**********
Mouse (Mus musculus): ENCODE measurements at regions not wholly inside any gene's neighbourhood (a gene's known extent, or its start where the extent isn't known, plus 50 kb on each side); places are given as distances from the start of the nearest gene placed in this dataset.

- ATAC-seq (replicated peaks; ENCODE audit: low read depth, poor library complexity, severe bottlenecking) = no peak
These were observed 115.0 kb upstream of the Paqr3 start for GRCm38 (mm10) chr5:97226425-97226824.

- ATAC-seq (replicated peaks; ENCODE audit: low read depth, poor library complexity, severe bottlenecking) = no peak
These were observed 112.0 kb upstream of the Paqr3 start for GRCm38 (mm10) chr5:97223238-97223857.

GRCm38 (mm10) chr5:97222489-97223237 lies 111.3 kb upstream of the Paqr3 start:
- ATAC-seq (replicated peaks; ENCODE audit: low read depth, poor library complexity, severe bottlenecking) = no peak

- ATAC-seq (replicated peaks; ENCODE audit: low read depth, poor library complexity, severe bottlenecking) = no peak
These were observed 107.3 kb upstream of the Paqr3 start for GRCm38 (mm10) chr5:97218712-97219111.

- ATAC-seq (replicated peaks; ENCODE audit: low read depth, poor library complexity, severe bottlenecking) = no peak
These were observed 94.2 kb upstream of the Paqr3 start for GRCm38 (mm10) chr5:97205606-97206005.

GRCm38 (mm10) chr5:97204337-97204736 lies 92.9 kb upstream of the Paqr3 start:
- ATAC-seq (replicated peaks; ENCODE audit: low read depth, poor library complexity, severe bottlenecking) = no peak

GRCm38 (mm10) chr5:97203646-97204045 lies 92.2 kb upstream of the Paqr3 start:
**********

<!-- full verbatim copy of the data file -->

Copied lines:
Mouse (Mus musculus): ENCODE measurements at regions not wholly inside any gene's neighbourhood (a gene's known extent, or its start where the extent isn't known, plus 50 kb on each side); places are given as distances from the start of the nearest gene placed in this dataset.

- ATAC-seq (replicated peaks; ENCODE audit: low read depth, poor library complexity, severe bottlenecking) = no peak
These were observed 115.0 kb upstream of the Paqr3 start for GRCm38 (mm10) chr5:97226425-97226824.

- ATAC-seq (replicated peaks; ENCODE audit: low read depth, poor library complexity, severe bottlenecking) = no peak
These were observed 112.0 kb upstream of the Paqr3 start for GRCm38 (mm10) chr5:97223238-97223857.

GRCm38 (mm10) chr5:97222489-97223237 lies 111.3 kb upstream of the Paqr3 start:
- ATAC-seq (replicated peaks; ENCODE audit: low read depth, poor library complexity, severe bottlenecking) = no peak

- ATAC-seq (replicated peaks; ENCODE audit: low read depth, poor library complexity, severe bottlenecking) = no peak
These were observed 107.3 kb upstream of the Paqr3 start for GRCm38 (mm10) chr5:97218712-97219111.

- ATAC-seq (replicated peaks; ENCODE audit: low read depth, poor library complexity, severe bottlenecking) = no peak
These were observed 94.2 kb upstream of the Paqr3 start for GRCm38 (mm10) chr5:97205606-97206005.

GRCm38 (mm10) chr5:97204337-97204736 lies 92.9 kb upstream of the Paqr3 start:
- ATAC-seq (replicated peaks; ENCODE audit: low read depth, poor library complexity, severe bottlenecking) = no peak

GRCm38 (mm10) chr5:97203646-97204045 lies 92.2 kb upstream of the Paqr3 start: